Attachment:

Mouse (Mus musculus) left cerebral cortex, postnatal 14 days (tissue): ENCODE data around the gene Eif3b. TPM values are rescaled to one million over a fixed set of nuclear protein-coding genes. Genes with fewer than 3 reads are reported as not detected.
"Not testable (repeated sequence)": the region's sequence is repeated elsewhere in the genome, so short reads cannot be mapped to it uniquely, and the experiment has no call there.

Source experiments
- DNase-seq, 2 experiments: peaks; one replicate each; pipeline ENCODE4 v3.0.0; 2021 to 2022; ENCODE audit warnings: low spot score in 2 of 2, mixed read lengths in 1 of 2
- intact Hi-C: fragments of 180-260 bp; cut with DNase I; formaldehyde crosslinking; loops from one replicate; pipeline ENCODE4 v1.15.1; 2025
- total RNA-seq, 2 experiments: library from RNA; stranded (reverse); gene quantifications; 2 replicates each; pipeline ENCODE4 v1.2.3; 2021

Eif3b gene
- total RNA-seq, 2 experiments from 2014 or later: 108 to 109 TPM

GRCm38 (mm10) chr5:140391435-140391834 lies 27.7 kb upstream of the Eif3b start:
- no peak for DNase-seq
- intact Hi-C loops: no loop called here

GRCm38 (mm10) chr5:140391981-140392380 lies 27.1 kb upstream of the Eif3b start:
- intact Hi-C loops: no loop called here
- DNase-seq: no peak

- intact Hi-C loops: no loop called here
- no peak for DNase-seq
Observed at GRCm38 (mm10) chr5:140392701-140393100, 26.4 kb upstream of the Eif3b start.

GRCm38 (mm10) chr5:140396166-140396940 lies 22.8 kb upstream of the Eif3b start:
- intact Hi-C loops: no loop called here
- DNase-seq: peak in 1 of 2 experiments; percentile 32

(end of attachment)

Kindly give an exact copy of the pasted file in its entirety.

Mouse (Mus musculus) left cerebral cortex, postnatal 14 days (tissue): ENCODE data around the gene Eif3b. TPM values are rescaled to one million over a fixed set of nuclear protein-coding genes. Genes with fewer than 3 reads are reported as not detected.
"Not testable (repeated sequence)": the region's sequence is repeated elsewhere in the genome, so short reads cannot be mapped to it uniquely, and the experiment has no call there.

Source experiments
- DNase-seq, 2 experiments: peaks; one replicate each; pipeline ENCODE4 v3.0.0; 2021 to 2022; ENCODE audit warnings: low spot score in 2 of 2, mixed read lengths in 1 of 2
- intact Hi-C: fragments of 180-260 bp; cut with DNase I; formaldehyde crosslinking; loops from one replicate; pipeline ENCODE4 v1.15.1; 2025
- total RNA-seq, 2 experiments: library from RNA; stranded (reverse); gene quantifications; 2 replicates each; pipeline ENCODE4 v1.2.3; 2021

Eif3b gene
- total RNA-seq, 2 experiments from 2014 or later: 108 to 109 TPM

GRCm38 (mm10) chr5:140391435-140391834 lies 27.7 kb upstream of the Eif3b start:
- no peak for DNase-seq
- intact Hi-C loops: no loop called here

GRCm38 (mm10) chr5:140391981-140392380 lies 27.1 kb upstream of the Eif3b start:
- intact Hi-C loops: no loop called here
- DNase-seq: no peak

- intact Hi-C loops: no loop called here
- no peak for DNase-seq
Observed at GRCm38 (mm10) chr5:140392701-140393100, 26.4 kb upstream of the Eif3b start.

GRCm38 (mm10) chr5:140396166-140396940 lies 22.8 kb upstream of the Eif3b start:
- intact Hi-C loops: no loop called here
- DNase-seq: peak in 1 of 2 experiments; percentile 32